Can you have real friends at work?

Can you have real friends at work?

Psychotherapist Guy Vicars suggests ways to better understand and manage friendships with colleagues


One of the things missing from social life is, well, social life. I’m not referring to going to the pub, although that may be part of it. I’m talking about real connections, where you spend time really connecting with people who know you, enjoy you, support you and care about what happens to you – what is sometimes called your "village".

For many professionals, the workplace is your village. It’s where you spend the bulk of your time and energy. If you are lucky it can offer an esprit de corps, where people support and enjoy wins and losses together.

Yet the workplace can seem and be antithetical to real friendships. Genuine connections that aren’t based on output and productivity, where you feel free to be yourself and let your guard down, are rare.


So, where’s the line between a professional, effective working relationship and a personal friendship?


Many of the qualities present in effective work relationships are the same as those in friendships.

This is a good thing. It’s healthy personally and effective professionally. Where it’s not so good is lack of clarity on the differentiation between their purpose and place.

The point where relationship roles and limits get blurred is usually where they become problematic.

There are two basic areas where problems arise:

1.  an imbalance between what two people want from a relationship

2.  a difference in seniority

If a colleague wants more time when you are trying to work and their attempts feel disruptive, you need to address the situation. Clarifying work roles and obligations with social needs is a healthy way to respect your colleague, your workplace and yourself.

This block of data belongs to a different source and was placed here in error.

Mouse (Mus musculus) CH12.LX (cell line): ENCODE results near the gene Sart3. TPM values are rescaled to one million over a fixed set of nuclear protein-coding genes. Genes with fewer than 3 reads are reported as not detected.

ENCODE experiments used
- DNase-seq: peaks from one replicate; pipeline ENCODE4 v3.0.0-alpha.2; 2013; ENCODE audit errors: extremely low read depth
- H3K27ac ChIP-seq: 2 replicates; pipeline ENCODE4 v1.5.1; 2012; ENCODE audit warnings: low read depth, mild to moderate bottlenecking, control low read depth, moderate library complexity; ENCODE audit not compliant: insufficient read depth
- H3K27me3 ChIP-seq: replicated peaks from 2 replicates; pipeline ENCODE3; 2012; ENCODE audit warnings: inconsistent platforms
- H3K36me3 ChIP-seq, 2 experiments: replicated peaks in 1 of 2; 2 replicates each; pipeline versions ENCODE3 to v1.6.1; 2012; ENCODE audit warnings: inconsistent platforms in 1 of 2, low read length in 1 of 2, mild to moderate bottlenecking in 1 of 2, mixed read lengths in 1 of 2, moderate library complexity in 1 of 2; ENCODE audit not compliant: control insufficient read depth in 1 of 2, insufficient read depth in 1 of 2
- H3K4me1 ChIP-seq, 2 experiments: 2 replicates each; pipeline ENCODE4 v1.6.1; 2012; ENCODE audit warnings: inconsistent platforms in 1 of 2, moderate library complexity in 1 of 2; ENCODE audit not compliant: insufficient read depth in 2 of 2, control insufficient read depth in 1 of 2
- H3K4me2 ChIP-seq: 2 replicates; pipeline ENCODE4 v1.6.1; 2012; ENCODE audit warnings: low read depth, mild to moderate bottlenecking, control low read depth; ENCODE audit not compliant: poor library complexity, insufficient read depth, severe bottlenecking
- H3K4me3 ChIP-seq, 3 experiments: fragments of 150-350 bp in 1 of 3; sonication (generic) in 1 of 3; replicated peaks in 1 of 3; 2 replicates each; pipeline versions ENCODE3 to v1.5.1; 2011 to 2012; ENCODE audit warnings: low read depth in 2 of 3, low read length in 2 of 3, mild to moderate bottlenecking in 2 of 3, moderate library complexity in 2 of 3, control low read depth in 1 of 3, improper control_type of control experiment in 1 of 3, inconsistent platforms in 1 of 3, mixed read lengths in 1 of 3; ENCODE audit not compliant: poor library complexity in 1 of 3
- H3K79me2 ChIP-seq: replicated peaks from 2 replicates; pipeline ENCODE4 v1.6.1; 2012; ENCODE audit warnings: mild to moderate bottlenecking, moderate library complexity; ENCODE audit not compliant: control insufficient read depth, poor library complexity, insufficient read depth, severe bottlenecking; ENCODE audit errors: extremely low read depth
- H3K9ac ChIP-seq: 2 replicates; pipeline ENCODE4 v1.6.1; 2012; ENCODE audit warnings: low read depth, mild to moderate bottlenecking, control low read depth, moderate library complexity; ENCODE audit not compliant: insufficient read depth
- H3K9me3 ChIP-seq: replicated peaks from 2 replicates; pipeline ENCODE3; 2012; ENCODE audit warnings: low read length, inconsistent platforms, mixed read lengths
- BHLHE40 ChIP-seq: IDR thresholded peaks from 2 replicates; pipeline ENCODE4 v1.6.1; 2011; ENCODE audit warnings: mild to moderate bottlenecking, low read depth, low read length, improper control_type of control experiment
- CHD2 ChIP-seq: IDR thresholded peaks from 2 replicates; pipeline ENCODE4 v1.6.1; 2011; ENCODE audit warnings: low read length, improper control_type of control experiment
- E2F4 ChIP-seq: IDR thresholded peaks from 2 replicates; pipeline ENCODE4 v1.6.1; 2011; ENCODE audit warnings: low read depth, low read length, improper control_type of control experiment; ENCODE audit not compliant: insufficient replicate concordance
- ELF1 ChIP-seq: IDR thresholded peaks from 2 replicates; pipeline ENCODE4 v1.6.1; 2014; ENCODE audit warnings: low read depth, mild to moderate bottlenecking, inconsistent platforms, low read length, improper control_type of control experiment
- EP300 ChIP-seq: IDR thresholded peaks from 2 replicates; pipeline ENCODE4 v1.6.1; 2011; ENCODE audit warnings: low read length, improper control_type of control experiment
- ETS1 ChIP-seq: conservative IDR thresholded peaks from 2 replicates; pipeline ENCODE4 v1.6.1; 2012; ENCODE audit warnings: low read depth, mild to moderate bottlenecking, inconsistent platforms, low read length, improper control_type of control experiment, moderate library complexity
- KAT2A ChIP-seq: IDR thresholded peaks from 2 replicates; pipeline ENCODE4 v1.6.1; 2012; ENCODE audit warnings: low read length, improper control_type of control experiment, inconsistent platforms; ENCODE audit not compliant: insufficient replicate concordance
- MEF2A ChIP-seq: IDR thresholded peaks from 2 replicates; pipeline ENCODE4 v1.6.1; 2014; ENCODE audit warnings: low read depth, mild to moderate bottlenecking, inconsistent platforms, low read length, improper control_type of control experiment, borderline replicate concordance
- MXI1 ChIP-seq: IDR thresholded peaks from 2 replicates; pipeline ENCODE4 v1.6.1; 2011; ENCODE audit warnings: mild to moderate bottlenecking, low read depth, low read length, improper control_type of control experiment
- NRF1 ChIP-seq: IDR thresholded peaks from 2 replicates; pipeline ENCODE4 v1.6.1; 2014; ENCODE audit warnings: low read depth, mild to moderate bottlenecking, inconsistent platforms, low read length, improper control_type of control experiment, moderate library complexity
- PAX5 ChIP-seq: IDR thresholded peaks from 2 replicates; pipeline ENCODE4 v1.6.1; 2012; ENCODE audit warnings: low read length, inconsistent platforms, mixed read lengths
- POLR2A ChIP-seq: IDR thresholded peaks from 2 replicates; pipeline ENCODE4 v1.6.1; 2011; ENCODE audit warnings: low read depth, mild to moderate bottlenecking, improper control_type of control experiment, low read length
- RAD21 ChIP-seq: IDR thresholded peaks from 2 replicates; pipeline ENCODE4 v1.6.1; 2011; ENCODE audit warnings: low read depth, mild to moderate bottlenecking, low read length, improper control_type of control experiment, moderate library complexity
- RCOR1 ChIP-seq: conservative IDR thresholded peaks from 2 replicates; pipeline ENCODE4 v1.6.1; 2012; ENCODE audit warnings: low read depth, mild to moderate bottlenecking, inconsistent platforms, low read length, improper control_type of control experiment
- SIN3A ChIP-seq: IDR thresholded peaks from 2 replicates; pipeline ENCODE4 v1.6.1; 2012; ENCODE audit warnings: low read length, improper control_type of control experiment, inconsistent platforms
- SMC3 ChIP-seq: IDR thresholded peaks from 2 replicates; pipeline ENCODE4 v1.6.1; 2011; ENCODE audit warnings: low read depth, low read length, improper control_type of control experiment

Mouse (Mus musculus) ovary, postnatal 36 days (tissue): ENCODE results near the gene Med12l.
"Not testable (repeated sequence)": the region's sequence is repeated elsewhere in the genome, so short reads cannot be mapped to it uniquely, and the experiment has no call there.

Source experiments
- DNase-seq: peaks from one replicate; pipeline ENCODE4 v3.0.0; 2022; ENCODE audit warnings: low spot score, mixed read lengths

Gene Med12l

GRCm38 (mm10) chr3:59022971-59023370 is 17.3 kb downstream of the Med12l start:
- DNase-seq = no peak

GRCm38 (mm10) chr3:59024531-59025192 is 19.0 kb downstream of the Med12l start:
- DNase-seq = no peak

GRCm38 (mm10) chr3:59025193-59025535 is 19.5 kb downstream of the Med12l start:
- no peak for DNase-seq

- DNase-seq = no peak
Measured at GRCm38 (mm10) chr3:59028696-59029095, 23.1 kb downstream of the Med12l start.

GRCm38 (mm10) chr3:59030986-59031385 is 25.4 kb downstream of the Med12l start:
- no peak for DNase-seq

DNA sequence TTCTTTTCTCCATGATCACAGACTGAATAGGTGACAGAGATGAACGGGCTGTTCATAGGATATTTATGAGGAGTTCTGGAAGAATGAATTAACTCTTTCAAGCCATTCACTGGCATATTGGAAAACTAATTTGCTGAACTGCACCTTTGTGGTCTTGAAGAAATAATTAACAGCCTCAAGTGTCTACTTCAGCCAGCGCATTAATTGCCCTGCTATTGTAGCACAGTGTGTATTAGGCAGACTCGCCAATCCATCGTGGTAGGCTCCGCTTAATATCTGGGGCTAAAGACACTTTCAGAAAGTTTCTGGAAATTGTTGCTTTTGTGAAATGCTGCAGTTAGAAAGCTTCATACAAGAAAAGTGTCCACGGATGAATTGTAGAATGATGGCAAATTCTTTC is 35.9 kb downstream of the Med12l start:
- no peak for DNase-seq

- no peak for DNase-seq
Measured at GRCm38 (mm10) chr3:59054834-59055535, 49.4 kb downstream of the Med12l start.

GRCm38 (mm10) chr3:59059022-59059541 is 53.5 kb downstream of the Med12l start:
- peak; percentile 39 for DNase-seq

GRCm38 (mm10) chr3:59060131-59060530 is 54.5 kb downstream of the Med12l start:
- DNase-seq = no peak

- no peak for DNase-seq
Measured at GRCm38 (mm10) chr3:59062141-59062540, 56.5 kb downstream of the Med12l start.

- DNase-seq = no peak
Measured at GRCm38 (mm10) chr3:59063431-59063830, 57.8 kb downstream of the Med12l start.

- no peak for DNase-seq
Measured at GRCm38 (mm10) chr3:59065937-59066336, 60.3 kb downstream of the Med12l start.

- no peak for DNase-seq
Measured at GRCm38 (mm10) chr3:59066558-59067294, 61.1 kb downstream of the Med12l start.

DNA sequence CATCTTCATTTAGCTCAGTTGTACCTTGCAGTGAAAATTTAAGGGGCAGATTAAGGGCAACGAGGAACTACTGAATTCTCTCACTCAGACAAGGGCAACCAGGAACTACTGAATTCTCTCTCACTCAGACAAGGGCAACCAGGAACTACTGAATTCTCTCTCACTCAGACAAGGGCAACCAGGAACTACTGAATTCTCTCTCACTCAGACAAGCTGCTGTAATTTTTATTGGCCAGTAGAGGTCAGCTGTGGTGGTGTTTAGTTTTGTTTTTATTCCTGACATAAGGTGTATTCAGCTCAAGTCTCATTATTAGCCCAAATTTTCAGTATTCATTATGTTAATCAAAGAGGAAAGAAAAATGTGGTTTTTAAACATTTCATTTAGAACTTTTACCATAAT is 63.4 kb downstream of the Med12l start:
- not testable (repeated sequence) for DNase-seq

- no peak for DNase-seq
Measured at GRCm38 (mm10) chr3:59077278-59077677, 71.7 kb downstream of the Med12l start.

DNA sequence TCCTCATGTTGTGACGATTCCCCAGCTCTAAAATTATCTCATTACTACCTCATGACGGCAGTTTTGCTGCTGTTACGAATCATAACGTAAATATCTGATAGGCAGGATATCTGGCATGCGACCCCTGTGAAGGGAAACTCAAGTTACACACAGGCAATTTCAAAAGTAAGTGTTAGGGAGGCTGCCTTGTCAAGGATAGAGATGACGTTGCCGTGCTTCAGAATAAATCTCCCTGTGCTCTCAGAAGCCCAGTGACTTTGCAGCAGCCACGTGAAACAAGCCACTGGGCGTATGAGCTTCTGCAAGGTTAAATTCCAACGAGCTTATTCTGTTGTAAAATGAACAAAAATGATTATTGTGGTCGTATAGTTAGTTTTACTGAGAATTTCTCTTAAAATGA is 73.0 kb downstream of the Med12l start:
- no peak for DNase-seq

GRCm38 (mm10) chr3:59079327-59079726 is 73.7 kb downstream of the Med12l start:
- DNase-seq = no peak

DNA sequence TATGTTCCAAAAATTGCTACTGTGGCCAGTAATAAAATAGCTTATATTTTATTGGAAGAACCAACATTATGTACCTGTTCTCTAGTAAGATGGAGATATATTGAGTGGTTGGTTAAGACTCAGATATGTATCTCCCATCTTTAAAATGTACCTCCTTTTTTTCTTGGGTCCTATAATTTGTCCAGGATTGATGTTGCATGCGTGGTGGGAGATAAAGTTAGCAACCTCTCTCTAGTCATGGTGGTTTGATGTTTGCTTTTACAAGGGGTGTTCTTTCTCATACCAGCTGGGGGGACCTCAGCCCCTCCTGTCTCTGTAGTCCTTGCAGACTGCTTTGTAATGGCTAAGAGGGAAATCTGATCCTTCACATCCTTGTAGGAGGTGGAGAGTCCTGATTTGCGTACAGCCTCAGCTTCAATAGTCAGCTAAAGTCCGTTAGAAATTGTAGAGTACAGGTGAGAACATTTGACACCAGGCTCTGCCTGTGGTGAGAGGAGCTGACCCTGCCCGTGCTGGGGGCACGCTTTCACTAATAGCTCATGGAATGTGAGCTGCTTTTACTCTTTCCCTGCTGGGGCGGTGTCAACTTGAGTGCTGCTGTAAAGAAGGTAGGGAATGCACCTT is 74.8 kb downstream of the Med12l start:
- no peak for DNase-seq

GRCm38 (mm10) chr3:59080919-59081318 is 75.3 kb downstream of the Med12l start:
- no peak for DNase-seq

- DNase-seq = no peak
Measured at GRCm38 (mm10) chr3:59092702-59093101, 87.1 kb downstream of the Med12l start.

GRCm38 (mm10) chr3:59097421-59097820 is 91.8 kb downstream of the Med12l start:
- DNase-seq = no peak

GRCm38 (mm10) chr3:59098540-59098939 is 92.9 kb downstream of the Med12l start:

When a colleague becomes more senior to you or vice versa, hierarchical structures in your workplace might mean that an equal relationship isn’t possible. By definition a friendship is one based on equality and mutuality, workplaces can’t always support this.


How to make workplace friendships work

If a working relationship feels like it is growing and becoming more personal, it’s helpful to set some parameters:

Recognise the confines of work and make time for the other person outside of office hours

Talk about non-work things during breaks, lunch or over coffee

It’s likely “work chat” will be part of your socialising, so ensure you set work discussions aside at times, enabling you to actually get to know the other person on a different level.

Friendships are worth their weight in gold. They make us more human and approachable and help reduce stress and enhance our work-life as well as our social life. Investing in those around you will pay solid personal dividends.


About the author

Guy Vicars is a practising psychotherapist, counsellor and trainer.


3 October 2017